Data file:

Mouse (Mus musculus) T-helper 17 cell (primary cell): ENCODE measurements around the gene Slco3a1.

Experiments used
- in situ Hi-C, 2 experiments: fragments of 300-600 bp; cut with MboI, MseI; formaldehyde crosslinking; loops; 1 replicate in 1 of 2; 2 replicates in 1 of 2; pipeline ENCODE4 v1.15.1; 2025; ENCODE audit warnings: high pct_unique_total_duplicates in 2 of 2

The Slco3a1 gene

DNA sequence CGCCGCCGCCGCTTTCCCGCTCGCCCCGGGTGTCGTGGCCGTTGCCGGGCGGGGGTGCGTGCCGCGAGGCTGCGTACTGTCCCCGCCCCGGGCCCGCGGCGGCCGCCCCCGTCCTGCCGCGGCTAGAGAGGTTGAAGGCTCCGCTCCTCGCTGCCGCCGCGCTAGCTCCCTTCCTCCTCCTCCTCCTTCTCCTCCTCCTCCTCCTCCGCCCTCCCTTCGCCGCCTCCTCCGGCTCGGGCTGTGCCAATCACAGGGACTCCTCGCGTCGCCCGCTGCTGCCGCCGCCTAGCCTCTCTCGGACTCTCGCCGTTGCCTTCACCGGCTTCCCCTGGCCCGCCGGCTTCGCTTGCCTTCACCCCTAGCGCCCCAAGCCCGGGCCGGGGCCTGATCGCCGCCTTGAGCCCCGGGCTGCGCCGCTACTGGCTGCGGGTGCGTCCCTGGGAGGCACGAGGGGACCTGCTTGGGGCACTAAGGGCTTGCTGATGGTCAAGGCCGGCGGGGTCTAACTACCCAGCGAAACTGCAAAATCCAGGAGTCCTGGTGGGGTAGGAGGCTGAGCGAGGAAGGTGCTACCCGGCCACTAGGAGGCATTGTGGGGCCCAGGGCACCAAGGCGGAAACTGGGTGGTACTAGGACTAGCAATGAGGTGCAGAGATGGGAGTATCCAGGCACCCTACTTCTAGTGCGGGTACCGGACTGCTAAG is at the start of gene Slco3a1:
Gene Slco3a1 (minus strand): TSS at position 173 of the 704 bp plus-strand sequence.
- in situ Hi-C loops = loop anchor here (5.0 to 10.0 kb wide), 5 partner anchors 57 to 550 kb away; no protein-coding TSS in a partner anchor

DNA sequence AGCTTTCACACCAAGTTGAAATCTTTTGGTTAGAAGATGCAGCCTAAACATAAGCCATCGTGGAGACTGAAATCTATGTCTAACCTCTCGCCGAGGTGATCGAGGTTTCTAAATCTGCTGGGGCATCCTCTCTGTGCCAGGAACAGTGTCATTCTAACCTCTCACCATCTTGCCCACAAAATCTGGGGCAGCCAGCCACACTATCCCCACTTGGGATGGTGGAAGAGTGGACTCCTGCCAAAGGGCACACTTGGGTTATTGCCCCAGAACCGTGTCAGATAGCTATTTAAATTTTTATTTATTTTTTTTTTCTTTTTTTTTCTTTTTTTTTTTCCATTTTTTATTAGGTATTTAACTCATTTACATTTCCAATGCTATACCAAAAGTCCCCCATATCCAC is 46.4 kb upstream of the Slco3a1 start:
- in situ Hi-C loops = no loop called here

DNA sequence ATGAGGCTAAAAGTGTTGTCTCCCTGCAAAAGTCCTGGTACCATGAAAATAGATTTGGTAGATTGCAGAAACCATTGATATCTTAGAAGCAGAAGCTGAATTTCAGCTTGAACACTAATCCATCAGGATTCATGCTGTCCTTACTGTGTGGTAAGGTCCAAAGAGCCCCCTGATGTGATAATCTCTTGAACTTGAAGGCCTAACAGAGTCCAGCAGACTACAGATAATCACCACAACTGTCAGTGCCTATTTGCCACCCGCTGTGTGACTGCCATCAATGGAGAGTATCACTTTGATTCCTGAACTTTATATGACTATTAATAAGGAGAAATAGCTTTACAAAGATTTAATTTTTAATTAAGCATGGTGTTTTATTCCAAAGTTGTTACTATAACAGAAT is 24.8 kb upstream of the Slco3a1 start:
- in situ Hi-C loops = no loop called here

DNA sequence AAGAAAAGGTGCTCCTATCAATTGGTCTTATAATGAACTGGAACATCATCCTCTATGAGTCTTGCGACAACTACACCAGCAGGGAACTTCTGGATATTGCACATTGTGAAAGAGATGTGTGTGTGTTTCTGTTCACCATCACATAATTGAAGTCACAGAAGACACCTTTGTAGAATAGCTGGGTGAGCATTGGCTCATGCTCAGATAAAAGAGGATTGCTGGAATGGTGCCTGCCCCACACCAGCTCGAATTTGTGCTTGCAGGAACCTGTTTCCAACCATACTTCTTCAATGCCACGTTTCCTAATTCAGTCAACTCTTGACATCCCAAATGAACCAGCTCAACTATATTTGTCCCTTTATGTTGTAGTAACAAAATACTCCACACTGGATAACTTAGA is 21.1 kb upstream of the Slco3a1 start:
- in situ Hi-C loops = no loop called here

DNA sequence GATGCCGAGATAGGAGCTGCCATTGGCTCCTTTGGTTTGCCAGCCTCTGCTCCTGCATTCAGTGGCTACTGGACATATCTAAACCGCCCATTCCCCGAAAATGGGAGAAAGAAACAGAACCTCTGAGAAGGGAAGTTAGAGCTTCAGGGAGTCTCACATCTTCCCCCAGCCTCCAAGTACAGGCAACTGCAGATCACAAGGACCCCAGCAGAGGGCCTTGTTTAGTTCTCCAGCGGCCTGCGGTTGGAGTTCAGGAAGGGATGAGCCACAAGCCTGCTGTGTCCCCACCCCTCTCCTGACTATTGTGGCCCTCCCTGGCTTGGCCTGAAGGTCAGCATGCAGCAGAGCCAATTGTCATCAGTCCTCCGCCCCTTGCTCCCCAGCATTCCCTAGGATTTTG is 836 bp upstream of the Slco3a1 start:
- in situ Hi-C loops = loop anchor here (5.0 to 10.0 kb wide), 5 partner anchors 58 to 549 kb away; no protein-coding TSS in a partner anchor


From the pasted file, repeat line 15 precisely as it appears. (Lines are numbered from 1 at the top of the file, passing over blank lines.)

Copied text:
- in situ Hi-C loops = loop anchor here (5.0 to 10.0 kb wide), 5 partner anchors 58 to 549 kb away; no protein-coding TSS in a partner anchor